I hope so.  I hope there is still joy in joyeux Noel and merry in Merry Christmas despite all the hurry scurry and ready-made everything.  Mostly, I hope that all of us take time for a little nap or two along the way .



Doncha just hate that?

Monday, December 2nd, 2019

The Box

We (mostly I) go though a lot of copy paper.  Especially when I’m in a writing mode.  For me, it’s difficult to proofread on the screen and, depending upon what I’m working on, there are often multiple drafts to read and correct.  Which means using lots of paper in my printer.

We used to pick up a case of copy paper every so often at CostCo but now that I’m the one who has to wrestle such items into and out of the car and into the house… not so much.  Hooray for Amazon Prime and UPS!  But when the package arrived, delivered directly onto the table on our front porch, I saw that the corner of the case was broken (or slit) open.  Otherwise, the box looked great — no dents, no scrapes.  Perfect!

I opened it right then and there on the porch and took out one package at a time, carrying two or three into the house and setting them on the hat rack just inside the door.  Eight 500-sheet reams altogether.  I was stacking ream four or five when I noticed that the corner of each individually wrapped package was ripped open.  Just a bit.  Just enough, perhaps, to take a look at the contents.  Every single ream!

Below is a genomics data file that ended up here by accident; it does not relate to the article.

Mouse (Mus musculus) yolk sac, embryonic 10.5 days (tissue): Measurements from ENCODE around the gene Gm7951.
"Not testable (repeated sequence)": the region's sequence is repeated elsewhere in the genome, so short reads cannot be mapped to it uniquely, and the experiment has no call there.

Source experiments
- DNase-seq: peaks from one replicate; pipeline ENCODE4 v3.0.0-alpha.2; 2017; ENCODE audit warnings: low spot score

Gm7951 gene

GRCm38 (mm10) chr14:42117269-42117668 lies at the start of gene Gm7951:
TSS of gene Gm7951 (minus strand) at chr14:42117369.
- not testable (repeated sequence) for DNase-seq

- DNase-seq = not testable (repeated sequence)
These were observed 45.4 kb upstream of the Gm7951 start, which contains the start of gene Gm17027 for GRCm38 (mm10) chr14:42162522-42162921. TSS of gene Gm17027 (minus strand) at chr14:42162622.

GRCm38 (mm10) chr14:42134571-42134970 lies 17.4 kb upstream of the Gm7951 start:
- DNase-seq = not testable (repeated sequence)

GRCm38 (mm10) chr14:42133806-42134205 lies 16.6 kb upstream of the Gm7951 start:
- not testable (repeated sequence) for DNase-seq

Opened Reams

I immediately fantasized that the narcs were looking for some sort of paper-thin drugs sandwiched between the individual sheets of copy paper.  I didn’t see any dried doggie drool, but my imagination told me clearly that drug-sniffing canines had been involved — maybe as the box entered or left the warehouse.

Of course, when I shared my imaginary story with Nyel, he actually ROLLED his eyes!  I showed him the tears in the packages.  He shook his head.  “Well, how can you explain it?” I demanded.  “I can’t,” he said.  His next few words — “and neither can you” — weren’t spoken or even murmured.  But I could hear them loud and clear.  He did say, though, that perhaps I’d been reading too many mysteries…  Doncha just hate that???